Swahili Blunders

Learning more about Tanzanian culture has been a fascinating journey thus far. Like most things in life, the more I learn, the more I discover how little I know. As my relationships slowly deepen with my colleagues at Tujijenge Tanzania and with other new friends, I’m beginning to gradually pick up more insights into their culture– their high values of community and unity, and how everything seems to happen according to the belief “if God wills” –a phrase used frequently in everyday interactions (and especially to explain  the common occurrence of when things don’t happen as planned).

One of my favorite parts of the day is chatting with staff at the office during lunch and tea times. My translator (a woman in her fifties) and I are now on a level of friendship where we can swap stories that amuse each other due to our cultural differences. I am shocked by her stories about polygamy and witchcraft, and other intriguing topics. Among many other things, she is shocked at my American interaction with my parents, finding it hard to believe that I no longer have to ask permission to stay a night at a friend’s, etc. She also laughs at my “indifference” toward my current wardrobe– a mixture of traditional Tanzanian wear and some typical American business-casual. She has nicely pointed out to me which clothes she thinks look “bad” on me. Ironically enough, her favorites are my western clothes– the ones that conceal my efforts to try to fit in culturally. They are also the clothes that (for some strange reason) make me look really young here and have often given me the “student discount” when riding public transportation!!

While I have been trying to pick up the language, I have had many moments of embarrassment in this difficult process. Here are a few of my Swahili blunders for you to enjoy:

  • Once, I told my translator in a van taxi to “sit on her butt.” After she and the entire van laughed at my ignorant rudeness, I learned that this phrase was falsely indicated as being proper in my Say it in Swahili book.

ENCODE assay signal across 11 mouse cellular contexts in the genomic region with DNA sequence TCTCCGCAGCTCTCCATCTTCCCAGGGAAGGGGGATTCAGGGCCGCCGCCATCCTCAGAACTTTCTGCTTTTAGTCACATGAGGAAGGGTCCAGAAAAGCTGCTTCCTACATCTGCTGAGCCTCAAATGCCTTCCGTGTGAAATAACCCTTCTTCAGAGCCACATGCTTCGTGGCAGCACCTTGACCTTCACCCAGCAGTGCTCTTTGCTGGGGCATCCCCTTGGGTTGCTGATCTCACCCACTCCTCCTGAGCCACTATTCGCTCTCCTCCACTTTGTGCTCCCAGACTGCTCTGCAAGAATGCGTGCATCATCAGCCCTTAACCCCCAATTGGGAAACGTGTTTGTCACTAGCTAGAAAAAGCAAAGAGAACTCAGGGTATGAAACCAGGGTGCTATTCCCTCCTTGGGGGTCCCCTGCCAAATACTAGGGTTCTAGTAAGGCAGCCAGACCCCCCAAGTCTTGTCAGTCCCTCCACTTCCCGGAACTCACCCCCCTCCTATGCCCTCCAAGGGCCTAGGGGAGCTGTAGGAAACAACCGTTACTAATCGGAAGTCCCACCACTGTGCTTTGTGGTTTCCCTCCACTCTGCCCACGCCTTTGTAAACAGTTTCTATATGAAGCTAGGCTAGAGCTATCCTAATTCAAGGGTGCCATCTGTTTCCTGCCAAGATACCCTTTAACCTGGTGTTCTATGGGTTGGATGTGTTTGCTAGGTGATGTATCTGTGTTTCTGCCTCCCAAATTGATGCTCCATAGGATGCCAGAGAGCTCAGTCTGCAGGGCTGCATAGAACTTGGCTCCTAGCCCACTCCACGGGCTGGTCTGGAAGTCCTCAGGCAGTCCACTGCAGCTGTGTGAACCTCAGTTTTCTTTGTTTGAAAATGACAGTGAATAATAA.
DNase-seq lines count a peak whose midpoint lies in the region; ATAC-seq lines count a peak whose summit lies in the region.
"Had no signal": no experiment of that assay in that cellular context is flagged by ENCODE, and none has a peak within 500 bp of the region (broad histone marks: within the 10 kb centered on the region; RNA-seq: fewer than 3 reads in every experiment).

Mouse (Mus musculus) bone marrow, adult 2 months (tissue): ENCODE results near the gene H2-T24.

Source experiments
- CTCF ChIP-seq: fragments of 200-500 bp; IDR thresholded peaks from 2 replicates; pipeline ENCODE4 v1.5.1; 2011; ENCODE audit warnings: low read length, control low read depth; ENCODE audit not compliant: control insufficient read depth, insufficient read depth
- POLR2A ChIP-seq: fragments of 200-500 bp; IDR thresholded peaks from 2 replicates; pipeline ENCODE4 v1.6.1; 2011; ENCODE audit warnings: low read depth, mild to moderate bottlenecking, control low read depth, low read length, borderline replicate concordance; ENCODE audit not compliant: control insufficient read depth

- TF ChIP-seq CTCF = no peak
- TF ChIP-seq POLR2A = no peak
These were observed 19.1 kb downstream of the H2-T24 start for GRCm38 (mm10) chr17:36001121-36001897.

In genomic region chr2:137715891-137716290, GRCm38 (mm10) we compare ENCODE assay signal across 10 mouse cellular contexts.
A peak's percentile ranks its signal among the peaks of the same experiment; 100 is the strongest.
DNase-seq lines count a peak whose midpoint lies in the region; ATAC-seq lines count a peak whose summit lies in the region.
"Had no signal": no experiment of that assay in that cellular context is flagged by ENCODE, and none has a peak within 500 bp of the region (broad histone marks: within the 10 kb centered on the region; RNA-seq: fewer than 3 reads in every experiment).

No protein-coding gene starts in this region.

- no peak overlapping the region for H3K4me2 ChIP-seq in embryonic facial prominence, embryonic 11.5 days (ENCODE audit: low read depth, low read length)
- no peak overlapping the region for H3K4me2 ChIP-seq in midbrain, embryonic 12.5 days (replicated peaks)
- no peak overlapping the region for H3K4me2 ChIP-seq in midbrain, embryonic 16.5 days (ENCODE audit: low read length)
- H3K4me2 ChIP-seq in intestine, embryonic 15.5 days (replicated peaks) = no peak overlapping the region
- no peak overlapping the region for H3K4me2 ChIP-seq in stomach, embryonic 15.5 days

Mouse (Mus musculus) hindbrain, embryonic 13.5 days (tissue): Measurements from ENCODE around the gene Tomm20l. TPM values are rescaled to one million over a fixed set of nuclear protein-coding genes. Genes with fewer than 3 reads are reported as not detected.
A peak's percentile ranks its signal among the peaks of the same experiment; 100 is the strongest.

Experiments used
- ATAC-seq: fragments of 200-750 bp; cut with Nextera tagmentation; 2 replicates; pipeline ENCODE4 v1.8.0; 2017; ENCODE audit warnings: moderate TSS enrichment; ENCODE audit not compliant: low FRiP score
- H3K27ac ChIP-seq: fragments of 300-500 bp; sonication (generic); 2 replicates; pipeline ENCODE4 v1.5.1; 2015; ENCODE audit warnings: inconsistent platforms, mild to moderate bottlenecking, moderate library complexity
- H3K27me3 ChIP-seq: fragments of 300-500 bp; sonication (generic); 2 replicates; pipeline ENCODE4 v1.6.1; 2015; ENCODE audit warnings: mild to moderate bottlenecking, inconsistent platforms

• Another time in a van taxi, instead of asking a client if he had a wife, I accidentally used a word that would generally mean an “old woman.” As if this wasn’t bad enough, in this specific context, I found out that I was really asking him if he had a “mistress.” Although forgiving of my blunder, he understandably didn’t want to answer any more of my questions in the crowded vehicle!!
  • One time, out on the field, I unknowingly asked a client if she could “manage her husband.”
  • On the way to work one morning, a guy walking past on the road joked with me that I was his “mchumba” or fiancé. At the time, I mistook the word for “chumba” meaning “room,” and so nicely agreed with him, thinking he was referring to something about the location of where I lived. He responded overly happy, so when I reached the office, I had someone clear the confusion for me. Fortunately, I haven’t run into him again since!
  • This past Thursday at the office, I accidentally told a client, “Please, sit down on your one, small bottom.”

I have quickly learned in these past two months that Tanzanians are not only friendly, but they are very forgiving as well. For my sake (and for Kiva’s reputation!!), you should be happy to know that I have just started taking weekly Swahili lessons! My tutor, a neighbor of mine, is a government-paid teacher who holds a master’s degree but has yet to earn a salary indicating this credential. To support his family, he and his wife constantly search for additional odd jobs to get by– a common story I have encountered here.

Mpaka baadaye “until next time,” Dana



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